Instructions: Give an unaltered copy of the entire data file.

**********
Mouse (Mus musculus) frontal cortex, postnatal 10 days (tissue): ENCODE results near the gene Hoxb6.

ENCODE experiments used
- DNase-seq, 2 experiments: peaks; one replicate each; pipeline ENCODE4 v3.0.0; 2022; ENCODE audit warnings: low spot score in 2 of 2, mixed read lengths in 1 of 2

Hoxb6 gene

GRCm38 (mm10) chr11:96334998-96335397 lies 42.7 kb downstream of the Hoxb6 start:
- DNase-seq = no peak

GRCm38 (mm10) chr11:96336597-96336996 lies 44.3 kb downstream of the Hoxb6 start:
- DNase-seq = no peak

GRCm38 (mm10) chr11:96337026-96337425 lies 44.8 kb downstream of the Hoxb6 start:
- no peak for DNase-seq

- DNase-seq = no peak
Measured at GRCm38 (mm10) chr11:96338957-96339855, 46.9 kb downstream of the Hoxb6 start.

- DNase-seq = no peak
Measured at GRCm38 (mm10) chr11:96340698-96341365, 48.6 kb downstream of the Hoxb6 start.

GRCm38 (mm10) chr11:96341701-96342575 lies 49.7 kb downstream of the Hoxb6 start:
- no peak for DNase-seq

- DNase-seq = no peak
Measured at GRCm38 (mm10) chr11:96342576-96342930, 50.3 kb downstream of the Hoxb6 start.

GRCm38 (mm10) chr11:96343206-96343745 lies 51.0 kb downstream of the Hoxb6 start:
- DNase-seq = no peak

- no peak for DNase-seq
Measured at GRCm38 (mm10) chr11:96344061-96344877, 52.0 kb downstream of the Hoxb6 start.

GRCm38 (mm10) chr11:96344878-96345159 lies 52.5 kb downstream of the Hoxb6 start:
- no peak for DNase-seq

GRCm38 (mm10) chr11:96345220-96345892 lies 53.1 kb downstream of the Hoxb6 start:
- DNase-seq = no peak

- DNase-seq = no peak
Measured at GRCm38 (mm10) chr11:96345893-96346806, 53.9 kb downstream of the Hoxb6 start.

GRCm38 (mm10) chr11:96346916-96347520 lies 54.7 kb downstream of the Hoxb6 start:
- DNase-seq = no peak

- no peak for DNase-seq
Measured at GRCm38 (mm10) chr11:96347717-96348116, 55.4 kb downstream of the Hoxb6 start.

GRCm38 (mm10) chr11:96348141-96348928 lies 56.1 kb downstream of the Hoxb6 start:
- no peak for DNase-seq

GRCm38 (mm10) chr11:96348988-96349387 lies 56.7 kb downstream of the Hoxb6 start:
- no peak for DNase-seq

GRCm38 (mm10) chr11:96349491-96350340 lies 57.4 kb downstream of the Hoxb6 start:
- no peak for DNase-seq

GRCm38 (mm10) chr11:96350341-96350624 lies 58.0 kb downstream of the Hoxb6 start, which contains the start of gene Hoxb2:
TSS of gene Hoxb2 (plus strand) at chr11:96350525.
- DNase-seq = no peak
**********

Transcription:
Mouse (Mus musculus) frontal cortex, postnatal 10 days (tissue): ENCODE results near the gene Hoxb6.

ENCODE experiments used
- DNase-seq, 2 experiments: peaks; one replicate each; pipeline ENCODE4 v3.0.0; 2022; ENCODE audit warnings: low spot score in 2 of 2, mixed read lengths in 1 of 2

Hoxb6 gene

GRCm38 (mm10) chr11:96334998-96335397 lies 42.7 kb downstream of the Hoxb6 start:
- DNase-seq = no peak

GRCm38 (mm10) chr11:96336597-96336996 lies 44.3 kb downstream of the Hoxb6 start:
- DNase-seq = no peak

GRCm38 (mm10) chr11:96337026-96337425 lies 44.8 kb downstream of the Hoxb6 start:
- no peak for DNase-seq

- DNase-seq = no peak
Measured at GRCm38 (mm10) chr11:96338957-96339855, 46.9 kb downstream of the Hoxb6 start.

- DNase-seq = no peak
Measured at GRCm38 (mm10) chr11:96340698-96341365, 48.6 kb downstream of the Hoxb6 start.

GRCm38 (mm10) chr11:96341701-96342575 lies 49.7 kb downstream of the Hoxb6 start:
- no peak for DNase-seq

- DNase-seq = no peak
Measured at GRCm38 (mm10) chr11:96342576-96342930, 50.3 kb downstream of the Hoxb6 start.

GRCm38 (mm10) chr11:96343206-96343745 lies 51.0 kb downstream of the Hoxb6 start:
- DNase-seq = no peak

- no peak for DNase-seq
Measured at GRCm38 (mm10) chr11:96344061-96344877, 52.0 kb downstream of the Hoxb6 start.

GRCm38 (mm10) chr11:96344878-96345159 lies 52.5 kb downstream of the Hoxb6 start:
- no peak for DNase-seq

GRCm38 (mm10) chr11:96345220-96345892 lies 53.1 kb downstream of the Hoxb6 start:
- DNase-seq = no peak

- DNase-seq = no peak
Measured at GRCm38 (mm10) chr11:96345893-96346806, 53.9 kb downstream of the Hoxb6 start.

GRCm38 (mm10) chr11:96346916-96347520 lies 54.7 kb downstream of the Hoxb6 start:
- DNase-seq = no peak

- no peak for DNase-seq
Measured at GRCm38 (mm10) chr11:96347717-96348116, 55.4 kb downstream of the Hoxb6 start.

GRCm38 (mm10) chr11:96348141-96348928 lies 56.1 kb downstream of the Hoxb6 start:
- no peak for DNase-seq

GRCm38 (mm10) chr11:96348988-96349387 lies 56.7 kb downstream of the Hoxb6 start:
- no peak for DNase-seq

GRCm38 (mm10) chr11:96349491-96350340 lies 57.4 kb downstream of the Hoxb6 start:
- no peak for DNase-seq

GRCm38 (mm10) chr11:96350341-96350624 lies 58.0 kb downstream of the Hoxb6 start, which contains the start of gene Hoxb2:
TSS of gene Hoxb2 (plus strand) at chr11:96350525.
- DNase-seq = no peak